United States novelist Sinclair Lewis’ Main Street


This 2017 video from the USA says about itself:

Main Street by Sinclair Lewis. Documentary.

By James McDonald in the USA:

Sinclair Lewis’s novel Main Street at 100

16 July 2020

This year marks the 100th anniversary of the publication of Sinclair Lewis’s novel Main Street, the breakthrough work of an author who would become, a decade later, the first American awarded the Nobel Prize in Literature.

Harry Sinclair Lewis was born in 1885 in Sauk Centre, Minnesota, which he later described as “a prairie village in that most Scandinavian part of America, Minnesota,” the son of “a country doctor.” ..

In all, Lewis published 24 novels, including six books of varying seriousness prior to Main Street. The latter, his first important work, was an enormous success, selling 180,000 copies in its first six months and within a few years, an estimated 2 million.

In the following decade and a half, Lewis produced what readers and critics generally consider his most important books, namely Babbitt (1922), Arrowsmith (1925), Elmer Gantry (1927), Dodsworth (1929) and It Can’t Happen Here (1935).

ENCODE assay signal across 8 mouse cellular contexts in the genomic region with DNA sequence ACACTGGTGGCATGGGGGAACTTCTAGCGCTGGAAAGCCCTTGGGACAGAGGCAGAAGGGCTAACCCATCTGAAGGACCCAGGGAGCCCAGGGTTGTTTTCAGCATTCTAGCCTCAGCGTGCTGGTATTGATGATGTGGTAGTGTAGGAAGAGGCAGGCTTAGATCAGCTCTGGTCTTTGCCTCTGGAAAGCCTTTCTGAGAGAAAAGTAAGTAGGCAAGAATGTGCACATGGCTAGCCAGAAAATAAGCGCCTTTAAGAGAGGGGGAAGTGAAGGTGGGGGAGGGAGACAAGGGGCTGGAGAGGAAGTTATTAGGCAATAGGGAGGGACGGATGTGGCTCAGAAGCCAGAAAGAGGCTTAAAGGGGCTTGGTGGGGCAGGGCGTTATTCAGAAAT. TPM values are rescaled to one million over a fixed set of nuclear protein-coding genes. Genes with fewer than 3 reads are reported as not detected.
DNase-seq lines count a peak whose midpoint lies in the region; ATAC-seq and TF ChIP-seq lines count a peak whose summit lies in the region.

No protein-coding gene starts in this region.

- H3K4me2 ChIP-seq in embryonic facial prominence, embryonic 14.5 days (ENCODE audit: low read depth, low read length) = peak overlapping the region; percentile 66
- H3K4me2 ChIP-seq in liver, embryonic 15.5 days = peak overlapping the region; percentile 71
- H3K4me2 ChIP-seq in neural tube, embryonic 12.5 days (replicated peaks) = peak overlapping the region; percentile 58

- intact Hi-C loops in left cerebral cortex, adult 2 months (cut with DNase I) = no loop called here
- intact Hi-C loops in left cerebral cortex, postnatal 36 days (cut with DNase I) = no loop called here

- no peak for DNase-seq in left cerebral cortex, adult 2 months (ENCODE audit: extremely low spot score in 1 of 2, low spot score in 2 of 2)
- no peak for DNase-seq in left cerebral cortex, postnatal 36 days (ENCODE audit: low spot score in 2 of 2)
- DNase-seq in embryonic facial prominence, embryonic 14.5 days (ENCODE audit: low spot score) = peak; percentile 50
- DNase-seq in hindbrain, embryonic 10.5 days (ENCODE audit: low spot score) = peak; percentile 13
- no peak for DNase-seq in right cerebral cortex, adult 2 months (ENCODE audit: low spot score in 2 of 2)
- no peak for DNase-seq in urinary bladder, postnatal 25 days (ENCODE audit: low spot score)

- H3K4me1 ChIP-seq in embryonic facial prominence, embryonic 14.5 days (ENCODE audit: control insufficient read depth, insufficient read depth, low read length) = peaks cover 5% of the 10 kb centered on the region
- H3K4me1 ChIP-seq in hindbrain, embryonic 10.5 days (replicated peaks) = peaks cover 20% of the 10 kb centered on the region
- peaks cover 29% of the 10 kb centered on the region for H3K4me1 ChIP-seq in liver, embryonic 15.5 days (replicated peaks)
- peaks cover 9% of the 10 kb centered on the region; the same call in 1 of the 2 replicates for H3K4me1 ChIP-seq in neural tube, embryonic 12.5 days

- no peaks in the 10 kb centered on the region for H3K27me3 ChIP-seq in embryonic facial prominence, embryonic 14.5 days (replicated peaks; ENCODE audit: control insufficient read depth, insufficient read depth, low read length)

Although Lewis, who died in 1951, has long since fallen from the syllabi of high school and college American literature courses, his major works merit reading a century or so later not only for their engaging storytelling and the vivid chronicle they offer of American middle-class life in the first half of the twentieth century in particular, but also for their withering satirical attack on the hypocrisies, and worse, of that American life.

Main Street tells the story of Carol Kennicott. When we meet her, in the first decade of the last century, she is still Carol Milford, a highly sensitive but moderately talented co-ed at the fictional Blodgett College on the outskirts of Minneapolis.